Feast of Julia Bulkley Cady Cory (May 2)   Leave a comment

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Above:  Church of the Covenant, New York, New York

Image Source = Library of Congress

Reproduction Number = HABS NY,31-NEYO,97–1

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JULIA BULKLEY CADY CORY (NOVEMBER 9, 1882-MAY 1, 1963)

U.S. Presbyterian Hymn Writer

Most of the legacy of Julia Bulkley Cady Cory, as I have been able to discover it, rests upon one hymn.  Yet, even with just that text and some information focused mostly on our saint’s early life, we know more about her than we do about many Roman Catholic saints.  She is not on that calendar, of course, for she was a Presbyterian.  But she has earned a space on my Ecumenical Calendar of Saints’ Days and Holy Days.

Julia was a daughter of J. Cleveland Cory, a leading architect in New York, New York.  He designed the Museum of Natural History, the old Metropolitan Opera House, and the 1871 structure of the Church of the Covenant, which became part of Brick Presbyterian Church in 1893.  The great architect served as Superintendent of Sunday School at Church of the Covenant.

Our saint, educated at the prominent Brearley and Reynolds Schools, grew up in church.  In 1902 J. Archer Gibson, organist at Brick Presbyterian Church, found the words of “We Gather Together to Ask the Lord’s Blessing,” based on an European text, distasteful.  The standard English-language text, speaking of God smiting the wicked and delivering the oppressed righteous, prompted the organist to ask Julia to write new words to fit the tune, Kremser.  She wrote a new hymn, which debuted at Thanksgiving services at Brick Church and Church of the Covenant that year:

We praise Thee, O God, our Redeemer, Creator,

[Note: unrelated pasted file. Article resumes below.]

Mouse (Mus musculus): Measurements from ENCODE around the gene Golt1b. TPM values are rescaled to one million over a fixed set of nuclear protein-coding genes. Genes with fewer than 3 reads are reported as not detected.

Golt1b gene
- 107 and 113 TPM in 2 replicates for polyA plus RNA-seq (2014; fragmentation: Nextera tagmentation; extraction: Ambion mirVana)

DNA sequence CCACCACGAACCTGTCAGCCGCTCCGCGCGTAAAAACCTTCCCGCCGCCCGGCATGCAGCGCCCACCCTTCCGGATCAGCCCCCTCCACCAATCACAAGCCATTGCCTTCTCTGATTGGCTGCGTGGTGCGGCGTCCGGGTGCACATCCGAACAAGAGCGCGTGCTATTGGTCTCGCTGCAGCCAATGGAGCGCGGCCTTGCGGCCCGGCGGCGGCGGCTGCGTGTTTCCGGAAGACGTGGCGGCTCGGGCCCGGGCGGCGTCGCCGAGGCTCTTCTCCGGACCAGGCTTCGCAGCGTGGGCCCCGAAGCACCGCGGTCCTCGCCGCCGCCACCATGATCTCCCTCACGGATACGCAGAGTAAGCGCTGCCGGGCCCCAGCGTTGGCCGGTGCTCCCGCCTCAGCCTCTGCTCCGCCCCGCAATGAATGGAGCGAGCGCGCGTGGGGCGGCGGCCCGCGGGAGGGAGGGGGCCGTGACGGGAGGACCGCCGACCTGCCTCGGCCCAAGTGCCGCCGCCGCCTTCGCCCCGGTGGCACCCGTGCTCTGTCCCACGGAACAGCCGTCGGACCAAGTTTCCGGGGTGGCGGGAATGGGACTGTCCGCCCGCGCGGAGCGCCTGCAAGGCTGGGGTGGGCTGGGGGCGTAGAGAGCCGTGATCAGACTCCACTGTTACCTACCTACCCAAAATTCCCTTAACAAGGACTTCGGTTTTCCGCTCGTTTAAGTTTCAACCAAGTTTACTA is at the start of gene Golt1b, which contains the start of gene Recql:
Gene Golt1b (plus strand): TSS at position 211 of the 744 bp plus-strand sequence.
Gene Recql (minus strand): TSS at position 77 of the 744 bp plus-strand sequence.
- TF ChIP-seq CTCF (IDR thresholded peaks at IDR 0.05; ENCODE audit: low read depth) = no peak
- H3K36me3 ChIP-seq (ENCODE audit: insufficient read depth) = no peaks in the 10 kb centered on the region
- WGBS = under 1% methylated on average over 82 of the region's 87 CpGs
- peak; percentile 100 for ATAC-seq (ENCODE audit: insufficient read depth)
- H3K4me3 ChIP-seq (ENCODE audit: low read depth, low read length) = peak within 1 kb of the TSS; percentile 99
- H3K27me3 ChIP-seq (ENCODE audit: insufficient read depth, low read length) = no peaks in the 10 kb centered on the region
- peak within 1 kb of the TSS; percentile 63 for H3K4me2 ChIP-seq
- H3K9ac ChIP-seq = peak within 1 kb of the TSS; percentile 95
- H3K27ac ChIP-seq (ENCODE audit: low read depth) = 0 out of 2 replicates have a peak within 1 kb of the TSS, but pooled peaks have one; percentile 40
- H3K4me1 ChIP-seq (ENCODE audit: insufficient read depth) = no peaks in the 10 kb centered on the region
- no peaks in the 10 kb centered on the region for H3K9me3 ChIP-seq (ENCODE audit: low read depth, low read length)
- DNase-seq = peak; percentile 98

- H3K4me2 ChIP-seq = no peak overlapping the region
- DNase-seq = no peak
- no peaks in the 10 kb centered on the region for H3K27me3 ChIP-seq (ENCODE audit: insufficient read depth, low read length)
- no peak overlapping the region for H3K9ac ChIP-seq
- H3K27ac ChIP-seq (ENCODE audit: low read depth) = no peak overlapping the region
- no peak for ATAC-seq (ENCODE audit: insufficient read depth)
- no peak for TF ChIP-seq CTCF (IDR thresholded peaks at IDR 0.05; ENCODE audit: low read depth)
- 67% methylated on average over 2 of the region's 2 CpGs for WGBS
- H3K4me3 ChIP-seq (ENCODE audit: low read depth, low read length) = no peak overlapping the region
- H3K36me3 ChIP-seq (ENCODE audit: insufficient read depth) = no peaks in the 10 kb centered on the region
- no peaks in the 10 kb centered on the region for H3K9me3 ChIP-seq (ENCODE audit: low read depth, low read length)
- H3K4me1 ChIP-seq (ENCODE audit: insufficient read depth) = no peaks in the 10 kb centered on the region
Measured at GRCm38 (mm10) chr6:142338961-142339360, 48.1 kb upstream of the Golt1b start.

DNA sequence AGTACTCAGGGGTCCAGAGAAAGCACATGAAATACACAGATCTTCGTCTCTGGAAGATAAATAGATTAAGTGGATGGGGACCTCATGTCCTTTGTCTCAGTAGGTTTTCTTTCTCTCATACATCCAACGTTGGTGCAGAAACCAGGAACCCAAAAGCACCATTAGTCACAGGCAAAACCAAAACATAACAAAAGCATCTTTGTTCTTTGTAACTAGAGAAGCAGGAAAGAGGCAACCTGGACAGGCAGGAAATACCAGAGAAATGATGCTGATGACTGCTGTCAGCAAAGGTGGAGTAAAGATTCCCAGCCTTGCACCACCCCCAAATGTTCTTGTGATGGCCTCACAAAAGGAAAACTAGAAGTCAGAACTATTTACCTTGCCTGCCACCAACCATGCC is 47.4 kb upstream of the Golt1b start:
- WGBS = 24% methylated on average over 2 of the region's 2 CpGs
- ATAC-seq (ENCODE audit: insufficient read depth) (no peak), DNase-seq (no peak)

In grateful devotion our tribute we bring.

We lay it before Thee, we kneel and adore Thee,

We bless Thy holy Name, glad praises we sing.

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We worship Thee, God of our fathers, we bless Thee;

Through life’s storm and tempest our Guide hast Thou been.

When perils o’ertake us, escape Thou wilt make us,

And with Thy help, O Lord, our battles we win.

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With voices united our praises we offer,

To Thee, great Jehovah, glad anthems we raise.

Thy strong arm will guide us, our God is beside us,

To Thee, our great Redeemer, forever be praise.

This hymn’s first publication occurred in Hymns of the Living Church (1910).

Our saint married business man Robert Haskell Cory in 1911.  She raised three sons, was active in the New York Hymn Society, and attended First Presbyterian Church, Englewood, New Jersey.  She, active in community affairs, led a good life devoted to loving God, her family, and her neighbors.

KENNETH RANDOLPH TAYLOR

OCTOBER 28, 2013 COMMON ERA

THE FEAST OF SAINTS SIMON AND JUDE, APOSTLES AND MARTYRS

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Dear God of beauty,

you have granted literary ability and spiritual sensitivity to

Julia Bulkley Cady Cory and others, who have composed hymn texts.

May we, as you guide us,

find worthy hymn texts to be icons,

through which we see you.

In the Name of God:  Father, Son, and Holy Spirit.  Amen.

Sirach/Ecclesiasticus 44:1-3a, 5-15

Psalm 147

Revelation 5:11-14

Luke 2:8-20

KENNETH RANDOLPH TAYLOR

APRIL 20, 2013 COMMON ERA

THE FEAST OF SAINTS AMATOR OF AUXERRE AND GERMANUS OF AUXERRE, ROMAN CATHOLIC BISHOPS; SAINT MAMERTINUS OF AUXERRE, ROMAN CATHOLIC ABBOT; AND SAINT MARCIAN OF AUXERRE, ROMAN CATHOLIC MONK

THE FEAST OF JOHANNES BUGENHAGEN, GERMAN LUTHERAN PASTOR

THE FEAST OF SAINT MARCELLINUS OF EMBRUN, ROMAN CATHOLIC BISHOP

THE FEAST OF OLAVUS AND LAURENTIUS PETRI, RENEWERS OF THE CHURCH